Richie Ramos (firstname.lastname@example.org)
Tue, 24 Aug 1999 15:54:47 +0800
>The US Navy uses 20 mm Vulcan cannons in their Phalanx air defense system.
>The Phalanx mounts all of its individual sensor systems (including gunner)
>directly above the weapon mount, which is again mount directly above its
>individual pedestal (containing all of its movement gear). These thing are
>pretty darn accurate now, can the future be all that much different?
>The Abrams and Leopard II main battle tanks can rapid fire their main
>with extreme accuracy while traveling cross country at top speed.
>Motion picture companies use a "steady cam" system that keeps a camera
>vibration free and pointed on target regardless of the movements of its
>operator, or of any carriage it may be mounted to.
>The tech is here now. It had better still be here in the future.
my apologies, i didn't know that much about US military hardware, was
thinking about it from civilian point of view. the stuff you mentioned i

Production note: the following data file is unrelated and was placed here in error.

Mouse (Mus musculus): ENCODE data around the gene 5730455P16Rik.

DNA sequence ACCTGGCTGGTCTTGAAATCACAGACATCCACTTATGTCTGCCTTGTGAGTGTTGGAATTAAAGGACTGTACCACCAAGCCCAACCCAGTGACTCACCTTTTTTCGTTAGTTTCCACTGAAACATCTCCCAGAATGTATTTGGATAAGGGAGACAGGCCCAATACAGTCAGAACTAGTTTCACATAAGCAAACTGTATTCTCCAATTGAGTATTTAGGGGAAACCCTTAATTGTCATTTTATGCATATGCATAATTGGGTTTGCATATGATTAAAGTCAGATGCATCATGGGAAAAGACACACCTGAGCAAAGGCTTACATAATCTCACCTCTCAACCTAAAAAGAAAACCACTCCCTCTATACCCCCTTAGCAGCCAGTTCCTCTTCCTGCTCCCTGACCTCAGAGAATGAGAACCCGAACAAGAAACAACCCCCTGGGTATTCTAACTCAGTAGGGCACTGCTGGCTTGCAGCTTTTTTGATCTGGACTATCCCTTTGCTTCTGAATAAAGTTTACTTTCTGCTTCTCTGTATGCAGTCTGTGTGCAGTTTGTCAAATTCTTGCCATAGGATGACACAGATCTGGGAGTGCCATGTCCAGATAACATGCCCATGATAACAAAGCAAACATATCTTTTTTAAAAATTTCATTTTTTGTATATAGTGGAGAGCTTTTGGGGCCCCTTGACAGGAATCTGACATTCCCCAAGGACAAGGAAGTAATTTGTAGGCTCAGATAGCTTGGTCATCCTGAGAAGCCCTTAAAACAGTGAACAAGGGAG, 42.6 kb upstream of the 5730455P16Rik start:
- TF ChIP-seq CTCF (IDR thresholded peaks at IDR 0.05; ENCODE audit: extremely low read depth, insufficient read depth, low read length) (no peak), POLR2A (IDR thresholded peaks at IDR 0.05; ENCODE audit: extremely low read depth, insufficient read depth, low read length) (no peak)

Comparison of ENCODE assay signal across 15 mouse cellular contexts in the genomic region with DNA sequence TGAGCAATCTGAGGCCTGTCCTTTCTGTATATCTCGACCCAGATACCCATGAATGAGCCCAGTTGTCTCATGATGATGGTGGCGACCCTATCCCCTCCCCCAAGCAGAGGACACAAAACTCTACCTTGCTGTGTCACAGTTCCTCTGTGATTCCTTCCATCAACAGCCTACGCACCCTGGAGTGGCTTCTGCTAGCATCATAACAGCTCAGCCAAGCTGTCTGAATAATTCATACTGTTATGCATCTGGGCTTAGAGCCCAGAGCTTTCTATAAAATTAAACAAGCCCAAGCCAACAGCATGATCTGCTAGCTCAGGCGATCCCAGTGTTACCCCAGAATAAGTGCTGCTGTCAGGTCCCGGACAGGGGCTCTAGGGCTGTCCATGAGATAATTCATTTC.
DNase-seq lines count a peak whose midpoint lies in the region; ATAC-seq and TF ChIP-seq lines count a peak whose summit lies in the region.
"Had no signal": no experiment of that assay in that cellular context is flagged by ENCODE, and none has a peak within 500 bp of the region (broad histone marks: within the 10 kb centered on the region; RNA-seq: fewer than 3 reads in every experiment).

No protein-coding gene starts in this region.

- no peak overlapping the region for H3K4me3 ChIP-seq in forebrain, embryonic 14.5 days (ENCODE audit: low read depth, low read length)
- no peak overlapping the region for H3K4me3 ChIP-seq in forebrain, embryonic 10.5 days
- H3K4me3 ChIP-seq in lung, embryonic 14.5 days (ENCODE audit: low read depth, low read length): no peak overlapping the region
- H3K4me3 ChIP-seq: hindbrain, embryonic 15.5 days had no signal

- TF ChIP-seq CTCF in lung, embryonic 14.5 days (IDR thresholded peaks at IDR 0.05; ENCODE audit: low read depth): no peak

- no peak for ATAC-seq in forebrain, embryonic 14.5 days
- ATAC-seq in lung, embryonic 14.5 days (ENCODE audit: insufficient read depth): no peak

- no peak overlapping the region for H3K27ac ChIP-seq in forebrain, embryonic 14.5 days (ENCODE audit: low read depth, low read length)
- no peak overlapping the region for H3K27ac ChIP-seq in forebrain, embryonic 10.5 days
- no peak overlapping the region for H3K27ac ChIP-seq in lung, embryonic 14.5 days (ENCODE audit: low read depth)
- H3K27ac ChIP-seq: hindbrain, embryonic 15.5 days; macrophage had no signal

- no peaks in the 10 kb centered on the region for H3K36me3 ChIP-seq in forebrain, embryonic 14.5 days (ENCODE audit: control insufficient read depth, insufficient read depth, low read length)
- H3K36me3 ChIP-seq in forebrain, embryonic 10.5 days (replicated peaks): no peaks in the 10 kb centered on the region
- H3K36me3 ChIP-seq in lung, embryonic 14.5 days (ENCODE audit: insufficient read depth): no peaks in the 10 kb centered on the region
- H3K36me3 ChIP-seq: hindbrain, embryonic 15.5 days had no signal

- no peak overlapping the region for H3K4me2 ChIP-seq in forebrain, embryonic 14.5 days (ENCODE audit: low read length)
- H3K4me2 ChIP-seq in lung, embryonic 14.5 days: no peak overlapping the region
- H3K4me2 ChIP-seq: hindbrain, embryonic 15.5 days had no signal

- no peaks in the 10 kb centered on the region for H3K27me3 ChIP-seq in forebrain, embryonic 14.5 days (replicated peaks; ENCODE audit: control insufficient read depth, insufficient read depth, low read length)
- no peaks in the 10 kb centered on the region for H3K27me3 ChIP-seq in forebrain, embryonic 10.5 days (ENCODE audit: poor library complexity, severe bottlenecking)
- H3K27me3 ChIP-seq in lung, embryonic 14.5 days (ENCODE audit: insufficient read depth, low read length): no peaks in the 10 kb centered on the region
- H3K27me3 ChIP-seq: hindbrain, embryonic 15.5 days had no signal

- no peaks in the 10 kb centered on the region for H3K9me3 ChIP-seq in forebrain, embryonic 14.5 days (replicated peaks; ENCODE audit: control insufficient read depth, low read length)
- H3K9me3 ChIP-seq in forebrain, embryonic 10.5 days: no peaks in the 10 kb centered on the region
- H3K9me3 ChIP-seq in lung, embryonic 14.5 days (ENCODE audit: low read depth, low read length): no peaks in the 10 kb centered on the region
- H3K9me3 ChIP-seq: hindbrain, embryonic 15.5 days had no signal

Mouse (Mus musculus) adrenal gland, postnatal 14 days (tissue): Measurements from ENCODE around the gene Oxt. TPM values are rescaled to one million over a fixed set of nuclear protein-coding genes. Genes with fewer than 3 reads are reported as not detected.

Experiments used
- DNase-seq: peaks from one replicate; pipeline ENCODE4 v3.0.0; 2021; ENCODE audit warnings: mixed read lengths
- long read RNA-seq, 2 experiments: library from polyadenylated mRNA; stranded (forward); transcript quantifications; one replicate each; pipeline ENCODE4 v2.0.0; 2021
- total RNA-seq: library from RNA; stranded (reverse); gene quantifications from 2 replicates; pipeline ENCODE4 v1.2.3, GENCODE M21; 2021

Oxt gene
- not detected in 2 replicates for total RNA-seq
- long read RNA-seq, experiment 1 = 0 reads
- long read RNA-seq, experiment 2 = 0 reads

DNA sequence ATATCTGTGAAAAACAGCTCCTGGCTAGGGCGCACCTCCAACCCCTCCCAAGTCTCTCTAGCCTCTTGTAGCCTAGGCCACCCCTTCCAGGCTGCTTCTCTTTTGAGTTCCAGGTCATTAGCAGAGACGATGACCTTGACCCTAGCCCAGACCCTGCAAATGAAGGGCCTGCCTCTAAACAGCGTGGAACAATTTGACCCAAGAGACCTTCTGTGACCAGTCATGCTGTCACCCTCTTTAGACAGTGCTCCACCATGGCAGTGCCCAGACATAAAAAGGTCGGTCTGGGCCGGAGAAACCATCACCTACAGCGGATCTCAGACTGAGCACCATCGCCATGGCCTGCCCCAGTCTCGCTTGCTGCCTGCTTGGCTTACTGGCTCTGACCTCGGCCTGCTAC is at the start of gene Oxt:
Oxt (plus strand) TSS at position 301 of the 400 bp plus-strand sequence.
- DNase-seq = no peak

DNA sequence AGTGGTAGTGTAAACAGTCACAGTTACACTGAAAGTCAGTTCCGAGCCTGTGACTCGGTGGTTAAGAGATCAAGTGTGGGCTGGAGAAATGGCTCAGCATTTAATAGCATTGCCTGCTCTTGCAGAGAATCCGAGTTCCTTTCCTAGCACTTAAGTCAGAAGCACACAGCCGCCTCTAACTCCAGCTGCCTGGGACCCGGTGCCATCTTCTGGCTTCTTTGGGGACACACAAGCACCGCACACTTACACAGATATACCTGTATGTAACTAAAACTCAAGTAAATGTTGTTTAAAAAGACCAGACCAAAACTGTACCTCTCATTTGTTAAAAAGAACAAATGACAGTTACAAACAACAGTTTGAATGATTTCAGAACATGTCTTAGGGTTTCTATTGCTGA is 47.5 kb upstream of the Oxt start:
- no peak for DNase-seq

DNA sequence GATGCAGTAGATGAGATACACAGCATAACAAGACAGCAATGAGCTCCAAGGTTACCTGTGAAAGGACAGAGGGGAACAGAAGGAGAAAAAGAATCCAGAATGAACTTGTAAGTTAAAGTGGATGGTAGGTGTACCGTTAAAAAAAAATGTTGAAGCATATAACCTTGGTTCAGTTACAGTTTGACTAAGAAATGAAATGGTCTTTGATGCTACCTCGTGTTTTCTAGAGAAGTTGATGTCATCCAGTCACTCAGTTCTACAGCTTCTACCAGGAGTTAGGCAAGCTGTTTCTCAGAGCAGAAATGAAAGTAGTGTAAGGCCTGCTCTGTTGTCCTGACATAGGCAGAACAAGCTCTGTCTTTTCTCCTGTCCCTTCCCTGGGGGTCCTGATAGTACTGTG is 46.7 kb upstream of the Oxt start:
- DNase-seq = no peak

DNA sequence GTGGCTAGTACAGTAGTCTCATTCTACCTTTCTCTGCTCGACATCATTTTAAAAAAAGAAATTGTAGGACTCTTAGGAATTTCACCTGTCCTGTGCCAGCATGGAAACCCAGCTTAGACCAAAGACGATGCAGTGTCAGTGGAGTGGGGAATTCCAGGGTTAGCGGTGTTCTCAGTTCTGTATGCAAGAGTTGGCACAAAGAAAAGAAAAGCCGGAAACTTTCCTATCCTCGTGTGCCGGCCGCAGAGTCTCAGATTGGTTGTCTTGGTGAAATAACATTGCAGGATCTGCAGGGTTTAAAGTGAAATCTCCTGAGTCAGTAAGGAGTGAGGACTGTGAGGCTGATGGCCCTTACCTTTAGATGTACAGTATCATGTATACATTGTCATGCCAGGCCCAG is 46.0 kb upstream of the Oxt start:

always thought of more as space saving designs rather than truly accurate
ones (the phalanx), or were only good against stationary targets
(abrams/leopards). the steady cam i think is a weaker argument because a
camera doesn't have mechanical vibrations of the magnitude of a rapidfire
weapon. Anyway...my apologies.
anyway, if that is the case...another thing comes to mind...considering the
space in a gundam's head for ammo...how much ammo can one actually store,
as in is it like in fighter planes, like in the A10, or do they store as
much ammo as an actual turret-based weapon (like the phalanz)? and what
sort of ammo do gundam head cannons use?
"Magic is the hand of faith..."
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